How It Came About

The Chemistry and Inuit Life and Culture series backstory

How did this compilation on Chemistry and Inuit Life and Culture come to be? A good question! And one which provides important context. This author, Geoff Rayner-Canham, is Professor Emeritus at the Grenfell Campus of Memorial University, Corner Brook, Newfoundland. A significant concern of mine is that, in my view, chemistry is so much more interesting than the endless mole calculations of conventional chemistry courses. I therefore developed a set of household chemistry demonstrations and experiments to take to grade schools across Labrador and western Newfoundland.

 Geoff Rayner-Canham, used with permissionFIGURE 1
Chemistry Outreach, 2009, Quqshuun Ilihakvik Junior School, Uqsuqtuuq, ᐅᖅᓱᖅᑑᖅ (Gjoa Haven), Nunavut. Credit: Geoff Rayner-Canham, used with permission

On each Outreach visit, I was accompanied by one or two volunteer chemistry students. The presentations were well received everywhere, but the reception was phenomenal in the Inuit schools of Nunatsiavut, the Inuit self-governing portion of northern Labrador. Eager to extend the Outreach to other Inuit communities, I was able to obtain funding for the Chemistry Outreach team to visit schools across Nunavut. The reception was equally enthusiastic in the Nunavut Inuit schools, one example being shown in Figure 1.

Subsequently, I was asked to devise an Indigenous-contextualized chemistry presentation for a group of Inuit and Innu high school students visiting the Grenfell Campus. This proved highly successful.1 The following year, there was a gifted Inuit student, Chaim Christiana Andersen, from Nain, Nunatsiavut, in one of my chemistry classes. She eagerly agreed to join the Chemistry Outreach team (Fig. 2). During the travels we had many discussions how chemistry really was fundamental to aspects of Inuit life and together we produced a series of articles on specific aspects which would interest the readers of Chem 13 News.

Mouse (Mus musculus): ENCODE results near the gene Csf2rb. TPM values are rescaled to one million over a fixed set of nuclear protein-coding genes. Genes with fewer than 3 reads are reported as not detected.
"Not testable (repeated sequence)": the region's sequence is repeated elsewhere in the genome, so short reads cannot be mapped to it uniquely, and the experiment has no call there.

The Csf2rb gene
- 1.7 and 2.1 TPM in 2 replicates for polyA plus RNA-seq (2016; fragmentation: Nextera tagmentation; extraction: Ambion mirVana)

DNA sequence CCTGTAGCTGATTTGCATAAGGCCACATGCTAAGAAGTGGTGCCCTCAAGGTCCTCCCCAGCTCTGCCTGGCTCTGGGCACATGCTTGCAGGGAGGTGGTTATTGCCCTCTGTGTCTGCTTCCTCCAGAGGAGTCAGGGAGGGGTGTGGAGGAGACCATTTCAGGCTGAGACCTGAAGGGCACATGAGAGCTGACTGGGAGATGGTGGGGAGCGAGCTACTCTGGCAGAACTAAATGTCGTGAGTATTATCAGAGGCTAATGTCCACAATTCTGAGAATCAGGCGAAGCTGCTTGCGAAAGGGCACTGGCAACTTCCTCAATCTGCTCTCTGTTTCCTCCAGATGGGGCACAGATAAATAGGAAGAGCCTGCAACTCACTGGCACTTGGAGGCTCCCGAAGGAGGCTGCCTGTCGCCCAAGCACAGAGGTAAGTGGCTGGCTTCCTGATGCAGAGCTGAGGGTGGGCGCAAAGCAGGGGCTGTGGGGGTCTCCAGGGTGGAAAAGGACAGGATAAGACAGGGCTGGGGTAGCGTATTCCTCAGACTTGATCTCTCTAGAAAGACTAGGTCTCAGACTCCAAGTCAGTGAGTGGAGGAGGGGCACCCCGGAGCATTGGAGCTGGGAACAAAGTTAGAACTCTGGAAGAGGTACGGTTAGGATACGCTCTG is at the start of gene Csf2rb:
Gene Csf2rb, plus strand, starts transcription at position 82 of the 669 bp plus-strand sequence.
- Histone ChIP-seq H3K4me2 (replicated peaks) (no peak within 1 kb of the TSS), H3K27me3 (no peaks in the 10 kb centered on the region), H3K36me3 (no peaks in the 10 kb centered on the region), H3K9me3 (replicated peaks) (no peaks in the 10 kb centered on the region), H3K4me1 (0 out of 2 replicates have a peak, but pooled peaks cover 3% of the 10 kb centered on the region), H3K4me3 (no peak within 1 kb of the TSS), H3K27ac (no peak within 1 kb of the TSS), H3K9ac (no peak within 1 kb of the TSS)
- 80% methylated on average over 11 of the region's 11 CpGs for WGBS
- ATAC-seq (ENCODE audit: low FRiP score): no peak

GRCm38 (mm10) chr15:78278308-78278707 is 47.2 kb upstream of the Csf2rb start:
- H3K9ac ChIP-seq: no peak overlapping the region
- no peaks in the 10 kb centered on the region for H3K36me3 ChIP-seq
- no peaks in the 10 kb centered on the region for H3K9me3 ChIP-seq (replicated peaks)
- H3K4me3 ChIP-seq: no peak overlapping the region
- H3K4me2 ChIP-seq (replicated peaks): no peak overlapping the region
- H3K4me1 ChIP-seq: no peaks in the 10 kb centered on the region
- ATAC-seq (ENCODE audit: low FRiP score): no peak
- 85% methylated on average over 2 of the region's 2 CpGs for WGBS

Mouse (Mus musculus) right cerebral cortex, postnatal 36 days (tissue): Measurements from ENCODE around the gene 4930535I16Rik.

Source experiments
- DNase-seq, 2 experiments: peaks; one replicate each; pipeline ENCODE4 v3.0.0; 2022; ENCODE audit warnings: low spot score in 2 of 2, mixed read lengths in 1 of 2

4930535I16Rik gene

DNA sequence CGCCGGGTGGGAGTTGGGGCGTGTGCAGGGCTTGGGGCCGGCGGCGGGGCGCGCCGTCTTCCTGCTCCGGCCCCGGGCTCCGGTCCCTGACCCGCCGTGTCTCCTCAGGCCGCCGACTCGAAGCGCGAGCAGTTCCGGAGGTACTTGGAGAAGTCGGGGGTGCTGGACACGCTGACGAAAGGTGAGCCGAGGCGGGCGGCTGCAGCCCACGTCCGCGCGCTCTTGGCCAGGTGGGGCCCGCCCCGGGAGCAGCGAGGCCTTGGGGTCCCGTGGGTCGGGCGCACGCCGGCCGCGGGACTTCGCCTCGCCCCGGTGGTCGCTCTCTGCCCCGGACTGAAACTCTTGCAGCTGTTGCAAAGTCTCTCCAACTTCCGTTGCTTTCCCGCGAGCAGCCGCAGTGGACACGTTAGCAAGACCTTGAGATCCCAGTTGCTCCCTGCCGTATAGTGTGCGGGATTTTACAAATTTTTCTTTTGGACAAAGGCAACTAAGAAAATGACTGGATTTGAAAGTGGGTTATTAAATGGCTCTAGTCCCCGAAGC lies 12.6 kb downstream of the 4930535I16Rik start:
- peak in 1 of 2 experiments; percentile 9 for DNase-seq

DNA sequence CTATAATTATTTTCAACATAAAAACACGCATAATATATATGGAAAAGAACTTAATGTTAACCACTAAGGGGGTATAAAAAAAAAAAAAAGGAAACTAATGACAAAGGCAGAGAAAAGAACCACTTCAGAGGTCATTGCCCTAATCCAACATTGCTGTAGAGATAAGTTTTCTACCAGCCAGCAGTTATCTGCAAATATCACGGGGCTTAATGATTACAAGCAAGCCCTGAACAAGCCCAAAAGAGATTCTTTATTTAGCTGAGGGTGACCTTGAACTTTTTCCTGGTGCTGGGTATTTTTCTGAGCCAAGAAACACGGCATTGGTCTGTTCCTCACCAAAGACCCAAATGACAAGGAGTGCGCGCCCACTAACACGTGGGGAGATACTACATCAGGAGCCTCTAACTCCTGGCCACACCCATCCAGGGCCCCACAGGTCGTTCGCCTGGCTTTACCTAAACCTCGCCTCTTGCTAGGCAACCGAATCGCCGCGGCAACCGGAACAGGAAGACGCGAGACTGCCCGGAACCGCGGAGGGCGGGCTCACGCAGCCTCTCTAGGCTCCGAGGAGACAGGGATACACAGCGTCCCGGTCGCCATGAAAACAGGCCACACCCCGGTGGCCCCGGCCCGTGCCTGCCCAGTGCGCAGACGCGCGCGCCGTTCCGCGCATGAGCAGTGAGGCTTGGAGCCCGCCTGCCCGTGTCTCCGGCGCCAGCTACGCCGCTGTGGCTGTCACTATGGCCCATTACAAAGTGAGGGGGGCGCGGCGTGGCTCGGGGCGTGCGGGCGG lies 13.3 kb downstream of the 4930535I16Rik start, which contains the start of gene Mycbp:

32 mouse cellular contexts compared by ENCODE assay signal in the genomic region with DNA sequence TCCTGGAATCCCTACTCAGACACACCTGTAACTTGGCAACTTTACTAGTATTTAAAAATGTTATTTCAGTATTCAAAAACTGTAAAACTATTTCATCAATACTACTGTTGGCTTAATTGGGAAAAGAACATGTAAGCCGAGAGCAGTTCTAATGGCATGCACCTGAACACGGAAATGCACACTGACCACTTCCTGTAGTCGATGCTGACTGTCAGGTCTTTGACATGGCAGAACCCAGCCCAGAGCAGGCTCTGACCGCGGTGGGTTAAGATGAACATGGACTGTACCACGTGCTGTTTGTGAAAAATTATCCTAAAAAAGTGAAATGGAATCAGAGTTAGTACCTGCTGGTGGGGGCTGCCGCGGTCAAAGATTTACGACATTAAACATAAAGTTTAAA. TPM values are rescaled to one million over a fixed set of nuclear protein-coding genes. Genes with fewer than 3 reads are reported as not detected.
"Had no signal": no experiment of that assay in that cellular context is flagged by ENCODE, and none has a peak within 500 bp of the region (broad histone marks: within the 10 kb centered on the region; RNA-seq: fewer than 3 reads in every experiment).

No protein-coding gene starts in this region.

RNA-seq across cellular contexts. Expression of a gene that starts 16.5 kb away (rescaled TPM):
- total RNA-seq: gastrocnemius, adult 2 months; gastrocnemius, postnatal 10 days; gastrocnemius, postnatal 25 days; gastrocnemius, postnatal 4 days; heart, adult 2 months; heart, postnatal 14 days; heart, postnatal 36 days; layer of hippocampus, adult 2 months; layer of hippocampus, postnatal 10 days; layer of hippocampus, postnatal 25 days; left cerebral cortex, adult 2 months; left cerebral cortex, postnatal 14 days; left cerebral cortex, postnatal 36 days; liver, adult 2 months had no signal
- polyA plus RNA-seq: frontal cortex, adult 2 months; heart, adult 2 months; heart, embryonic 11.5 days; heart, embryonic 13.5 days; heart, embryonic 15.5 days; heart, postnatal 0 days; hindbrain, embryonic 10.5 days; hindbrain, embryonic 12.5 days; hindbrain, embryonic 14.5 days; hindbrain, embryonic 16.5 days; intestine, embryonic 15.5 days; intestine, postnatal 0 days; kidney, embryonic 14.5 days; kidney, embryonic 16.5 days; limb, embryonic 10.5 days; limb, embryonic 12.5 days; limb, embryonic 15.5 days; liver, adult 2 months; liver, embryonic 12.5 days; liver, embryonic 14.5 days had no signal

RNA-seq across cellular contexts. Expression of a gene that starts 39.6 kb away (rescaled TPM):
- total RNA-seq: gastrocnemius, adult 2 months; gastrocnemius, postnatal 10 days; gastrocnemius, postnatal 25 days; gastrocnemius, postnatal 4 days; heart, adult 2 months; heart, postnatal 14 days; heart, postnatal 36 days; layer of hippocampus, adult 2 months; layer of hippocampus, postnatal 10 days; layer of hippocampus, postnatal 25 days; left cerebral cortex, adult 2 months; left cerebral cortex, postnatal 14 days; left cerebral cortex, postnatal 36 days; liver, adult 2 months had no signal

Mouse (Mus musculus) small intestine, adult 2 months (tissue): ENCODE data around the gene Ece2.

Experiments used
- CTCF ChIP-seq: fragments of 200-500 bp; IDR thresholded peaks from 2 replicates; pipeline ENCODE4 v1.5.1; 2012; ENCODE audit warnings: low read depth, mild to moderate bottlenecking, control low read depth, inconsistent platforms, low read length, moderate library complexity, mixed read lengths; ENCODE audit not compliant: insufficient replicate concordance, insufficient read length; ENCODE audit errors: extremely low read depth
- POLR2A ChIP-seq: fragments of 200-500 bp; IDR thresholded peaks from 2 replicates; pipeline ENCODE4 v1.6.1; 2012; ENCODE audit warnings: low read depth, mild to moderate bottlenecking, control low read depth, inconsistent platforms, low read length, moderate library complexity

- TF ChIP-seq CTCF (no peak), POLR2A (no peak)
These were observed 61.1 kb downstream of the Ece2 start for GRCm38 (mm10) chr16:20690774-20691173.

Geoff Rayner-Canham, used with permissionFIGURE 2
Chemistry Outreach, 2017, Lake Melville School, North West River, NunatuKavut, Labrador, with Chaim Andersen in multi-coloured lab coat. Credit: Geoff Rayner-Canham, used with permission

Ms. Andersen moved on in life. However, in Winter 2022, I was asked to co-adapt and co-instruct an Inuit-indigenized version of the Memorial University distance course, Chemistry in Everyday Life. This course was for Inuit students attending the Iqaluit Campus of the Nunavut Arctic College. Among the gifted students in the class was Rosalina Naqitarvik (Fig. 3), who grew up in the High Arctic community of Ikpiarjuk, ᐃᒃᐱᐊᕐᔪᒃ (Arctic Bay). Thus, in addition to having a knowledge-base in science and in Inuit culture, she brought a perspective from a very different part of the Inuit Nunangat (homelands). Together, we constructed some more broadly-based articles on aspects of Inuit culture to provide a second part of the series.

 Rosalina NaqitarvikFIGURE 3
Rosalina Naqitarvik in Mittimatalik, ᒥᑦᑎᒪᑕᓕᒃ
(Pond Inlet), Nunavut. Credit: Rosalina Naqitarvik

In contributing my chemistry expertise to this series, I acknowledge that none of it would have been possible, but for the contributions and enthusiasm of my two co-researchers and co-authors: Chaim Christiana Andersen and Rosalina Naqitarvik – my thanks and admiration. I also wish to state my infinite respect for the life and culture of the Inuit peoples of Inuvialuit, Nunavut, Nunavik, Nunatsiavut, and NunatuKavut, and of those Inuit beyond the boundaries of their homelands.


Rayner-Canham, G.; Taylor, R.; Lee,Y.-R., Making Chemistry Relevant to Indigenous Peoples. Chem 13 News, February 2016.